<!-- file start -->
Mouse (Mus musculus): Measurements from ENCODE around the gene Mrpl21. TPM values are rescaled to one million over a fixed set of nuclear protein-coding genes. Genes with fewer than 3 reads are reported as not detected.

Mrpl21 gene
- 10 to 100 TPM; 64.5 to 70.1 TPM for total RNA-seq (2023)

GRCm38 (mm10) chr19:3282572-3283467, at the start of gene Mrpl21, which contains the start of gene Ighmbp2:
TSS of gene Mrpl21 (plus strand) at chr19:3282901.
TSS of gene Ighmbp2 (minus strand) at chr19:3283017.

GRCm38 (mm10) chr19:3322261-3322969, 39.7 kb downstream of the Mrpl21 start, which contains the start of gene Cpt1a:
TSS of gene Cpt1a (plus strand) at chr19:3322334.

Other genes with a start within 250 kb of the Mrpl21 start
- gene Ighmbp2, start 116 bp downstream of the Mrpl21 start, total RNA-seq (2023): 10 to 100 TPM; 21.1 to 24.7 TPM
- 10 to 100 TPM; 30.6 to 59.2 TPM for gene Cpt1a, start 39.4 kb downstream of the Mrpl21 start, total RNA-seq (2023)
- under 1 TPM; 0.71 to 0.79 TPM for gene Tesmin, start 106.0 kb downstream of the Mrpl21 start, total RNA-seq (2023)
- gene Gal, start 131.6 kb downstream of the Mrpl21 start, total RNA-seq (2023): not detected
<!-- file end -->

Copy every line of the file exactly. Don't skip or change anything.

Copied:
Mouse (Mus musculus): Measurements from ENCODE around the gene Mrpl21. TPM values are rescaled to one million over a fixed set of nuclear protein-coding genes. Genes with fewer than 3 reads are reported as not detected.

Mrpl21 gene
- 10 to 100 TPM; 64.5 to 70.1 TPM for total RNA-seq (2023)

GRCm38 (mm10) chr19:3282572-3283467, at the start of gene Mrpl21, which contains the start of gene Ighmbp2:
TSS of gene Mrpl21 (plus strand) at chr19:3282901.
TSS of gene Ighmbp2 (minus strand) at chr19:3283017.

GRCm38 (mm10) chr19:3322261-3322969, 39.7 kb downstream of the Mrpl21 start, which contains the start of gene Cpt1a:
TSS of gene Cpt1a (plus strand) at chr19:3322334.

Other genes with a start within 250 kb of the Mrpl21 start
- gene Ighmbp2, start 116 bp downstream of the Mrpl21 start, total RNA-seq (2023): 10 to 100 TPM; 21.1 to 24.7 TPM
- 10 to 100 TPM; 30.6 to 59.2 TPM for gene Cpt1a, start 39.4 kb downstream of the Mrpl21 start, total RNA-seq (2023)
- under 1 TPM; 0.71 to 0.79 TPM for gene Tesmin, start 106.0 kb downstream of the Mrpl21 start, total RNA-seq (2023)
- gene Gal, start 131.6 kb downstream of the Mrpl21 start, total RNA-seq (2023): not detected